The Brihat Samhita of Varaha Mihira
|Author:||N. Chidambaram Iyer|
|Publisher:||Dev Publishers and Distributors|
|Other Details||8.50 X 5.50 inch|
India has long continued to be the centre of attraction not only in respect of its wealth and civilization but in that of its intellectual advancement. To it converged, as to a common focus, the eyes of foreigners from the earliest period of the world's history. It was the one fountain of knowledge from which issued streams to water distant lands of ignorance at every point of the compass, now yielding abundance of intellectual harvest. Time was when Indian wisdom shone resplendent, and, from its eminence, dazzled the eyes of distant nations-distant geographically and distant chronologically,- illumined every corner of the intellectual horizon and served as a beacon, lighting the paths of erring travellers. History is puzzled in its attempt to reach the data of Aryan civilization. Antiquarians are at logger-heads in their conclusions touching the age of Aryan learning.
Now it is well known that Aryan learning dates from the remotest antiquity. The Aryans have cultivated almost every department of knowledge. As the art of printing was unknown a large proportion of Aryan literature ha been washed into oblivion by the mighty ways of time. Not a few remain,
"Like Stranded wrecks the tide returning hoarse to sweep them from our sight". Unless rescued from their fate. But most of the Hindus, of the present day, can not use the books themselves.
The public can therefore do much if their eyes could only be opened to the importance of the subject, Most of the English knowing natives hardly know what these books treat of. I have many a time astonished young Collegians and graduates they were surprised to find that the Aryans knew what the Europeans know forgetting that these sciences were taken to the west from here.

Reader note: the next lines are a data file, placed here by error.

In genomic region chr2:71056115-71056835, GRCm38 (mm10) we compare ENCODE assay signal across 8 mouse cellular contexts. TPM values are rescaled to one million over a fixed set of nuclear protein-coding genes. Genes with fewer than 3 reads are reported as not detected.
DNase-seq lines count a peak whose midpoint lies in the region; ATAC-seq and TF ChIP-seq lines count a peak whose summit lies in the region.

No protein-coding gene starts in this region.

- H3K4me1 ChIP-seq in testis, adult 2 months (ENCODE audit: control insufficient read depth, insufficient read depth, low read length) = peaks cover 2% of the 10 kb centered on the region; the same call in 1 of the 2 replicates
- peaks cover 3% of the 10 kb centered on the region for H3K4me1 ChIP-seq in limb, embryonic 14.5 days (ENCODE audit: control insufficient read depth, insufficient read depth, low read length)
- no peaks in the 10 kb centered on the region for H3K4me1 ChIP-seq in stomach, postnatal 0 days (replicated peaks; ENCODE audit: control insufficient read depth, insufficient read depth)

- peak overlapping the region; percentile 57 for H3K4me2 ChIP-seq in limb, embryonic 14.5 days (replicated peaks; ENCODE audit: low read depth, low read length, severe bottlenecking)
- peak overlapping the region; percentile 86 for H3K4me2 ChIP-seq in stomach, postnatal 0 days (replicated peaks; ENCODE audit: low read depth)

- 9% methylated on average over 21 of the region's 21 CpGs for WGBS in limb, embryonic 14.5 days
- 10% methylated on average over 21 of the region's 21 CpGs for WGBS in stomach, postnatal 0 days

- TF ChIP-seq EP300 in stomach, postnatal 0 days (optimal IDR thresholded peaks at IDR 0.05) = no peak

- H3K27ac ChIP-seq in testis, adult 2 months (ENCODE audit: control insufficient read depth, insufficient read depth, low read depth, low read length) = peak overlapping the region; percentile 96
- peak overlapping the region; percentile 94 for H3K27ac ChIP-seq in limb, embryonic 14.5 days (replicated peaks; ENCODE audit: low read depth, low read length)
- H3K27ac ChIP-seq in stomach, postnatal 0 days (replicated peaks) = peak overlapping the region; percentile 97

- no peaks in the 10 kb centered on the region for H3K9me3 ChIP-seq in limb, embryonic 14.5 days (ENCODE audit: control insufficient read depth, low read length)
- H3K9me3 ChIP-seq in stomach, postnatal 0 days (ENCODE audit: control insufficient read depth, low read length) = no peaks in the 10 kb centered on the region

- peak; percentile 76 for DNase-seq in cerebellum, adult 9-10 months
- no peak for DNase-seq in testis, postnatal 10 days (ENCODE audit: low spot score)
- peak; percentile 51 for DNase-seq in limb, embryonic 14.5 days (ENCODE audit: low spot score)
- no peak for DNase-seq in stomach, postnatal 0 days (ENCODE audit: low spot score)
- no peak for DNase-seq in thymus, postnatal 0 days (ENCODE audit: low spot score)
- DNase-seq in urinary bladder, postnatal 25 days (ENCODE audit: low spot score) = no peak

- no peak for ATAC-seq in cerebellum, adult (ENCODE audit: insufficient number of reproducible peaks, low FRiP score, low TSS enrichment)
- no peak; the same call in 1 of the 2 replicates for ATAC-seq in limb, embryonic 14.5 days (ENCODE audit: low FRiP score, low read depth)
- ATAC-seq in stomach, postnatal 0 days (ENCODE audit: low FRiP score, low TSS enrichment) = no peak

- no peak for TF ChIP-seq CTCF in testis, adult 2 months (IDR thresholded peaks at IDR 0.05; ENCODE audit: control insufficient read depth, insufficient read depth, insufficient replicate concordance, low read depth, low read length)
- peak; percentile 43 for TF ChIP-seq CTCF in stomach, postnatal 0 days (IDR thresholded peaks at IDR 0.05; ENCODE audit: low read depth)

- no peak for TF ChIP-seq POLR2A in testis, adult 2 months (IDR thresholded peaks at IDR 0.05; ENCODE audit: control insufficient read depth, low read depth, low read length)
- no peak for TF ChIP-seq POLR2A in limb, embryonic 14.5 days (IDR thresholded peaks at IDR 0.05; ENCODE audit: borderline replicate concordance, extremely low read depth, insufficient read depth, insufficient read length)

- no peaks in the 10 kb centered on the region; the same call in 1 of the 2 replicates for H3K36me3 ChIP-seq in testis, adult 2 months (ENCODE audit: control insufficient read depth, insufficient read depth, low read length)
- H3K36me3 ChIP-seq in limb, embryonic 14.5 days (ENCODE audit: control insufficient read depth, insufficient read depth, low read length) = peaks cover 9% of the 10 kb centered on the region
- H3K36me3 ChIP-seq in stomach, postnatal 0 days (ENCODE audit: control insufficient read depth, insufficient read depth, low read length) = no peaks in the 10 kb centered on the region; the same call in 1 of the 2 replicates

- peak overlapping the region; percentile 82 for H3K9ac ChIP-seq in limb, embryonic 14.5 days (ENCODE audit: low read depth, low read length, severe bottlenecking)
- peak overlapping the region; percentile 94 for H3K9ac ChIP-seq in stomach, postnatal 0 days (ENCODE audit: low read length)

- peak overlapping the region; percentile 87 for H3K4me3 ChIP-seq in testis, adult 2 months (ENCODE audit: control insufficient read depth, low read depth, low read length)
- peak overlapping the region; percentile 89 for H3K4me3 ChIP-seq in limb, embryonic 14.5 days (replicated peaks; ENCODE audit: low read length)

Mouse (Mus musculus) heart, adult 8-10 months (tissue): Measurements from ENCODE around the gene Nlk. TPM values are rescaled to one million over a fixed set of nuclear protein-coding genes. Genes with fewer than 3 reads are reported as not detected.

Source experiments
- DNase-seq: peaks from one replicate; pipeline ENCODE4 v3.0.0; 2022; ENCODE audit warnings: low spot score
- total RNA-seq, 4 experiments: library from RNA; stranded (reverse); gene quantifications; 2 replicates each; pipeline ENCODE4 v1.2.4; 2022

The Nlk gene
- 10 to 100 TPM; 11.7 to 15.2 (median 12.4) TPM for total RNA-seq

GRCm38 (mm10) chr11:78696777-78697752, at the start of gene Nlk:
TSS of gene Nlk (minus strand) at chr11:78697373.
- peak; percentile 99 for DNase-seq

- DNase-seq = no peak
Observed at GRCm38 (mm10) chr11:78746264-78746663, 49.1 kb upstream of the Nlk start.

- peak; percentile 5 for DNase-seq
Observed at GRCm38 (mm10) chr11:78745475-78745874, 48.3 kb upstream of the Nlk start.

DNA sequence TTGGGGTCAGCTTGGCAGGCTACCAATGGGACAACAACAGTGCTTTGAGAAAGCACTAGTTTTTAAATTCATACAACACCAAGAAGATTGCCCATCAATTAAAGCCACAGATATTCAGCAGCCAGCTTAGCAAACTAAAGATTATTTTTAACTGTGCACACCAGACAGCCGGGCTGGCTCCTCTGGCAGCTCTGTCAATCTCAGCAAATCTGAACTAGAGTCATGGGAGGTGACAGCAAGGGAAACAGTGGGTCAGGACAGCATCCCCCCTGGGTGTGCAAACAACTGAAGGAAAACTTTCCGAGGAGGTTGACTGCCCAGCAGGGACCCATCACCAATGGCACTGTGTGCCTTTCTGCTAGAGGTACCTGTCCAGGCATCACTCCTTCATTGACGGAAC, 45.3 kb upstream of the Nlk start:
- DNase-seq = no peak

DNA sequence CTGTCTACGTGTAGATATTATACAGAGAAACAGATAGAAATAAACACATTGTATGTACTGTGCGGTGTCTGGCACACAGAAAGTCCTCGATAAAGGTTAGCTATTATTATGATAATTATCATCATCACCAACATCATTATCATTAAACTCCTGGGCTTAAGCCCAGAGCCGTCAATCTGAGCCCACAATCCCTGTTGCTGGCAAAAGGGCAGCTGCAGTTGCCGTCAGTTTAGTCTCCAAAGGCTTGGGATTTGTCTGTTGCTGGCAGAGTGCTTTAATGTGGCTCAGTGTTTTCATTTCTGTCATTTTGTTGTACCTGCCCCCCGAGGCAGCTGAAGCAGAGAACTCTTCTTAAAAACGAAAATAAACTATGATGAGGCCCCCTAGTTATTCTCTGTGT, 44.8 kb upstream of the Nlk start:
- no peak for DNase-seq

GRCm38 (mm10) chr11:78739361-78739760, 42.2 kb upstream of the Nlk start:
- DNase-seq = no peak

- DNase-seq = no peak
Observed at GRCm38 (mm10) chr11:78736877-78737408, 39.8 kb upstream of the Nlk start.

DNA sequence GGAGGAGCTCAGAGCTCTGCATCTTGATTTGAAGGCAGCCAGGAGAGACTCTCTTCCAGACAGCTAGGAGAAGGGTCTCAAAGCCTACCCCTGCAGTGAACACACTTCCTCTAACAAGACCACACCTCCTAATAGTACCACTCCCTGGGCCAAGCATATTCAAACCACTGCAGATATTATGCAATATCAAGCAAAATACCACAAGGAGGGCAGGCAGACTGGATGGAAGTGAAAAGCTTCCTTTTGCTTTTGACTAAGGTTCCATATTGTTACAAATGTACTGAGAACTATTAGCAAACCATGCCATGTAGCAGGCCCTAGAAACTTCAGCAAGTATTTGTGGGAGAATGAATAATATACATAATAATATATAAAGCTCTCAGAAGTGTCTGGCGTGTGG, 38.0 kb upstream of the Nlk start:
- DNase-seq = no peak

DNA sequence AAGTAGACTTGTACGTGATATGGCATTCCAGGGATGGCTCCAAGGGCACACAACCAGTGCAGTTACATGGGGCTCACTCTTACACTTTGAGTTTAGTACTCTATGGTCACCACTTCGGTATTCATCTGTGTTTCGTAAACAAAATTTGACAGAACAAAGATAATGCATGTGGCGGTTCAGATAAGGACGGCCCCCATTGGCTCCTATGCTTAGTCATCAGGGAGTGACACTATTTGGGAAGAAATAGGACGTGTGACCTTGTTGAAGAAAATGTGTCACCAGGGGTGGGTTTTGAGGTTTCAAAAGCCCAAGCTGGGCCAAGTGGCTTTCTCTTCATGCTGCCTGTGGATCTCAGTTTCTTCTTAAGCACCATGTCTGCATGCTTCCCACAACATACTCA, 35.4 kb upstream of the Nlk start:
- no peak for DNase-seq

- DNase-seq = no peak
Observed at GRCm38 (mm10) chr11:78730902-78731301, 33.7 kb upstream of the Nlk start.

Now it has come to my knowledge that in many Hindu families whole libraries, for want of inspection, are now being feasted on by moths and white ants and large quantities have already been emptied into the dustbins, the dccay having gone too for. English education, like Aaron's rod, appears to have devoured up every other educations and it has spread now throughout the land.
In the humble hope that the progressing ruin might be in a measure retarded, it is proposed to tell the present Indian generation in the language in which they will all and can all hear that, if they would exert a little, they might rescue from ruin a vast amount of splendid Aryan literature: As the property of a nation depends on its literature, the public are requested to for into societies for the collection and preservation of Aryan works.
Varaha Mihira was a native of Avanti and the son of Adityadasa who was an astronomer and from whom he received his education as he himself tells us in his Brhat Jataka (Chapter XXVI Verse 5). The date of his birth is involved in obscurity. It is the practice of all the Hindu astronomers to give this information in their works on astronomy; but unfortunately Varaha Mihira's work on astronomy, known as the Panchasidhantika, is now lost beyond all hope of recovery. The popular notion is that he was one of the 12 gems of the Court of Vikramarka. Now Vikrama Era, as we find from the Hindu calendar, dates from 56 B.C. whereas Varaha Mihira is considered to have flourished in the sixth century after Christ. So the Vikramarka of the first century before Christ must be different from the Vikramarka of the 6th century after Christ, unless we go to the length of believing that Vikramarka reigned, according to the Hindu legend, for a thousand years. We are not without parallel instances in the Christian Bible in which Enos is said to have lived 905 years, Cainan 910 years, Seth 912 years, Adam 930 years, Noah 950 years, Jared 962 years and Methusala 969 years; and yet poor non-biblical Vikramarka is grudged a comparatively small matter of 500 years.
Now A.D. 505 is considered by some to be the date of Varaha Mihira's birth and by others to be that of his Panchasidhantika, and A.D. 587 is thought to be the date of his death. It is also said that Varaha Mihira his quoted from Aryabhatta; that Aryabhatta was born is 476 A.D. and that this circumstance goes to prove that the dates given above are probably not incorrect. We shall now examine how far these dates are supported by evidence to be obtained from Varaha Mihira's own works-a circumstance which, curiously enough appears to have escaped the attention of even such eminent scholars as Colebrook, Davis, Sir William Jones and Others.
In verse 2 of Chapter III of his Brahat Samhita, Varaha Mihira says:
"At present the Solsticial points coincide with the beginning of Karkataka (Sign Cancer) and with the beginning of Makara (Sign Capricornus)."
**Contents and Sample Pages**
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